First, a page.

This research paper was presented at the 64th IEEE Symposium on Foundations of Computer Science (FOCS) 2023 (opens in new tab), a premier forum for the latest research in theoretical computer science.

FOCS 2023 paper: Toward developing faster algorithms for minimizing submodular functions

Submodular functions are versatile mathematical tools, finding diverse applications in real-world scenarios and guiding solutions across complex domains. From dissecting the intricate networks of graphs to deciphering the complexities of economic landscapes through utility functions, and even navigating the enigmatic world of random variables via entropy functions, they offer valuable insights into challenging problems. Their wide-ranging applicability has made them pivotal tools for modeling and optimization in various theoretical computer science domains, including operations research and game theory. In recent years, submodular functions have gained prominence in solving optimization problems within machine learning (ML) applications. These tasks encompass vital areas such as feature selection and clustering, as illustrated in Figure 1. Additionally, submodular functions are instrumental in applications like sensor placement and graphical models. For further exploration, comprehensive resources are available in Bilmes’ insightful survey (opens in new tab) and Bach’s standard textbook (opens in new tab) on this subject.

Two graphics. The left graphic depicts the process of feature selection, beginning with all the features on the top, then the unselected features crossed in the middle, and finally the selected features remain at the bottom. The right graphic shows the process of clustering, where a set of points in 2D are assigned different colors so that points with the same color are physically close to each other to form a cluster.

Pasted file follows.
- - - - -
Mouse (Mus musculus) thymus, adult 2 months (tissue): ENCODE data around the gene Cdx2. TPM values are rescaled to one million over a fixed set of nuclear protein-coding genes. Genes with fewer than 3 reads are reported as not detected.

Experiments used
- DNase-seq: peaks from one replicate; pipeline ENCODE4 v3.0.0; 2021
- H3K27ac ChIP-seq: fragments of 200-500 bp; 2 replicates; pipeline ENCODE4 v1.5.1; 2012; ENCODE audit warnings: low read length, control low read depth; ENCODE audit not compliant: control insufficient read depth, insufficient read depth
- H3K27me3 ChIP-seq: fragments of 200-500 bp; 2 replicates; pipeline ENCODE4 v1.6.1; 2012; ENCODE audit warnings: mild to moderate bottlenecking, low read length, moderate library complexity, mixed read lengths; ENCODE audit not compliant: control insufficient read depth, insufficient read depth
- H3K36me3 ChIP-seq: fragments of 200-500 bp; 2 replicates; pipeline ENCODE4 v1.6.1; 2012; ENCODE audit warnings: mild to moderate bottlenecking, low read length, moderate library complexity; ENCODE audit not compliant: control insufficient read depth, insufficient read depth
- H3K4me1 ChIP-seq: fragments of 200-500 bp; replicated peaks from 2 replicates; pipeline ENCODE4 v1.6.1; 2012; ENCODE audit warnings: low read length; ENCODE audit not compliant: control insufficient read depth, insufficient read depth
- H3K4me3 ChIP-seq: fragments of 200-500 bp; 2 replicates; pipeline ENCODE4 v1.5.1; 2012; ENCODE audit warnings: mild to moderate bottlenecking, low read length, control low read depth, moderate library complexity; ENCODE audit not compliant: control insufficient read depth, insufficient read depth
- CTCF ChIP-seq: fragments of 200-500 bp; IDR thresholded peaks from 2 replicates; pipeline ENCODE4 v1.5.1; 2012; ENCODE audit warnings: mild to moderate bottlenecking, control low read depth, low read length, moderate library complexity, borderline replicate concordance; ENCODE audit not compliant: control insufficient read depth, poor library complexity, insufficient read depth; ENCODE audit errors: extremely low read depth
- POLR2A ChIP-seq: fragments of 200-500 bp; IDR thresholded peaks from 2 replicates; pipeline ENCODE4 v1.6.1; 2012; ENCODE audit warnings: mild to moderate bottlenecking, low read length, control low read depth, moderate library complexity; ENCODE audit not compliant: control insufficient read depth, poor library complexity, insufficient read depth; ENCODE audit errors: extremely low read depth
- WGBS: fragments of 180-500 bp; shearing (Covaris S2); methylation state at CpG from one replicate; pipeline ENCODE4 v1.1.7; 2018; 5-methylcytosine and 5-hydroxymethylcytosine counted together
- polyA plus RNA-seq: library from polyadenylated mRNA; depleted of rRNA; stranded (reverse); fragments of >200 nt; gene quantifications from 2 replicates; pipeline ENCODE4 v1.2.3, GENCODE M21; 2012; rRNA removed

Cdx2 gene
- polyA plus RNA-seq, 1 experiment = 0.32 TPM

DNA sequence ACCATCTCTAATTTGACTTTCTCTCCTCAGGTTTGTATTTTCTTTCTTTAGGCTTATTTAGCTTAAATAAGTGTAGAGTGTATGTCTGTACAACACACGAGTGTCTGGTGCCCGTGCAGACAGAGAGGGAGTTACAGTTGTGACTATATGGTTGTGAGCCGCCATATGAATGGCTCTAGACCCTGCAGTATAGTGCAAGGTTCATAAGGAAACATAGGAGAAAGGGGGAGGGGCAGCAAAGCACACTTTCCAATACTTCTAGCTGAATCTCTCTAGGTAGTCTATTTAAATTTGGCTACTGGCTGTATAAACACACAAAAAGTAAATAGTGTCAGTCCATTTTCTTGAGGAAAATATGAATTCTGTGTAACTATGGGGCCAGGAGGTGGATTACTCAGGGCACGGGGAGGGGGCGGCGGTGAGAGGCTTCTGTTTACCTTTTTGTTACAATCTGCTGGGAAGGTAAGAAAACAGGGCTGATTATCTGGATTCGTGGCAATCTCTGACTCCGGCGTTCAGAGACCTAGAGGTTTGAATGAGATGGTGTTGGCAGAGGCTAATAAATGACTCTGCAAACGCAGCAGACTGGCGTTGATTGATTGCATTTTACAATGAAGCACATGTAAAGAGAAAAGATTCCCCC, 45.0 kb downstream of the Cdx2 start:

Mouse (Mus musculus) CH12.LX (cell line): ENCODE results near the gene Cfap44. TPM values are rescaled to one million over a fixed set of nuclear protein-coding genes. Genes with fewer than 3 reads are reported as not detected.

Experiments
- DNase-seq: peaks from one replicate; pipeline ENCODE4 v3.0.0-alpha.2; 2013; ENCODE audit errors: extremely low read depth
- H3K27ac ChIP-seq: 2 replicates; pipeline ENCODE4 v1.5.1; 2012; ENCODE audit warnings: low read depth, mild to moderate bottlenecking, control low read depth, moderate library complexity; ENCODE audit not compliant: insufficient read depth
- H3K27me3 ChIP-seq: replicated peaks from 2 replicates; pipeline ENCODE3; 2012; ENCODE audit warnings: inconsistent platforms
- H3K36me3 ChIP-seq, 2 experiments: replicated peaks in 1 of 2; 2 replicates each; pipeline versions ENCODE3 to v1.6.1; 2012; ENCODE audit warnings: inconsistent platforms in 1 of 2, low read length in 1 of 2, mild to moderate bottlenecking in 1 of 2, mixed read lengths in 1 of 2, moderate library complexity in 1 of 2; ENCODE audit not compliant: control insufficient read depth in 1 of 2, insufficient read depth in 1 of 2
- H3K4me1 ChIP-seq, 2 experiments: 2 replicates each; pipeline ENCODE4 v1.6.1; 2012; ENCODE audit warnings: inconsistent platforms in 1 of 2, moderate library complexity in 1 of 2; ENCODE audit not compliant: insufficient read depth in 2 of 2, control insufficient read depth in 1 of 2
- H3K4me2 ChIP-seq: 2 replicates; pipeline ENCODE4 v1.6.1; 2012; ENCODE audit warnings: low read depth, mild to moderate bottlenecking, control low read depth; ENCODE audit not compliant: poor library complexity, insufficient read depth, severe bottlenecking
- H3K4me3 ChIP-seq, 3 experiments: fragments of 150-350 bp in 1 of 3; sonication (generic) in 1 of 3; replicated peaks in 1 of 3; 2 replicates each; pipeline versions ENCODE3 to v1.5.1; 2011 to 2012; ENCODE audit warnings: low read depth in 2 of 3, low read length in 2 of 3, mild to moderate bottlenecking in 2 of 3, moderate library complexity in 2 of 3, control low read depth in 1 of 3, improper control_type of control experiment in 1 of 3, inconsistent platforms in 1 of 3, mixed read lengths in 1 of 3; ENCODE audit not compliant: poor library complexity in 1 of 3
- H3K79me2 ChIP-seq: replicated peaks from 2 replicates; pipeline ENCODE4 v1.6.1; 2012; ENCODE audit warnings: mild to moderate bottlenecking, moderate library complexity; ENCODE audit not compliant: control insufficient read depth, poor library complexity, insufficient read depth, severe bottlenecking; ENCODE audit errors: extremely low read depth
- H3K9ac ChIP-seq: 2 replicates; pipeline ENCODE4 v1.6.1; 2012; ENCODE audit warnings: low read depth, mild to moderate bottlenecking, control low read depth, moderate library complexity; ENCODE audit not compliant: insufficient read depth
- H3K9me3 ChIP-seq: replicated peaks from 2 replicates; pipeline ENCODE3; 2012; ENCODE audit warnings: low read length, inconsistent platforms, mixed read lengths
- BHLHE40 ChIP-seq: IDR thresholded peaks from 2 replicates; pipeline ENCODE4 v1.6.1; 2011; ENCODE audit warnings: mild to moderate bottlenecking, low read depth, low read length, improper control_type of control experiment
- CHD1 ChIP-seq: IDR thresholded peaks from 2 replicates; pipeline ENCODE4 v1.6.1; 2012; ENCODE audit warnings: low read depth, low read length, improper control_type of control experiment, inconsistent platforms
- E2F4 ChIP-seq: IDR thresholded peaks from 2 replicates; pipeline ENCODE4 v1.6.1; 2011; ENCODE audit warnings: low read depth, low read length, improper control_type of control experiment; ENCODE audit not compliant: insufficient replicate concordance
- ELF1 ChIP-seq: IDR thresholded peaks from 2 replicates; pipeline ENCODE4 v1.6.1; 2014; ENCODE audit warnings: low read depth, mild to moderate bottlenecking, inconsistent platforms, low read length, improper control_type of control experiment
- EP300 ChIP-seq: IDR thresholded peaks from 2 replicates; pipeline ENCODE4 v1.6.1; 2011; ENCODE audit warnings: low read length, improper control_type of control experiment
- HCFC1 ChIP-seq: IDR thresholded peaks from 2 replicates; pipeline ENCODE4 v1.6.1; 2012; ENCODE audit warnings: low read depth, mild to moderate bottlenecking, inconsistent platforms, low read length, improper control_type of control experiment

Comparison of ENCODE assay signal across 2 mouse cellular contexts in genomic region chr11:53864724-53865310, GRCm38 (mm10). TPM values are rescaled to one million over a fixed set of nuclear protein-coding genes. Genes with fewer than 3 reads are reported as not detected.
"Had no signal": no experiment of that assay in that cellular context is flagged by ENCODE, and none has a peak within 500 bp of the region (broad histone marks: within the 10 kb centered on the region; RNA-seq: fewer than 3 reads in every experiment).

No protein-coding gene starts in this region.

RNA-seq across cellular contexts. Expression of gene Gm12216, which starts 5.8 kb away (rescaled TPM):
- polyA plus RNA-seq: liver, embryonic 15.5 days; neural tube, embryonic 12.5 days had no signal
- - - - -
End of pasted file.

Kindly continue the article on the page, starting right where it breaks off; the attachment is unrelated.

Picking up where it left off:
Figure 1. Application of submodular function optimization to feature selection, on the left, and clustering on the right.

Algorithm design for submodular function minimization

In a joint paper with researchers from Stanford University, “Sparse Submodular Function Minimization(opens in new tab) (opens in new tab),” presented at FOCS 2023(opens in new tab) (opens in new tab), we investigate the problem of minimizing a submodular function in the standard model.   Here, we assume that the submodular function can be accessed through an evaluation oracle that returns the value \( f(S) \) in response to a query with a set \( S \). This is the most classical and well-studied model for studying algorithm design for minimizing submodular functions.

Before we discuss our study, it’s important to bear in mind that a submodular function \( f \) is defined on subsets of a finite set of elements \( V \) that satisfy a diminishing marginal difference property. That is, for any two subsets \( S \subseteq T \) and any element \( e \in V \setminus T \), the marginal value of \( e \) when added to the smaller set \( f(S \cup {e}) – f(S) \) is at least the marginal value of \( e \) when added to the bigger set \( f(T \cup {e}) – f(T) \).

In the 1980s, foundational work (opens in new tab) revealed that submodular functions could be minimized in polynomial time, marking a significant breakthrough. Since then, researchers have made substantial progress in the quest for faster algorithms for submodular function minimization (SFM). Despite these efforts, fundamental questions persist, such as determining the minimum number of queries required to minimize any given submodular function—a concept referred to as the problem’s query complexity.

Currently, the most advanced algorithm needs to make \( \widetilde{O}(n^2) \) queries for any given submodular function, while the best lower bound is only \( \widetilde{\Omega}(n) \), where \(n\) is the size of the ground set on which the submodular function is defined. This disparity results in a substantial gap, leaving an \(n\)-fold difference between the existing upper and lower bounds.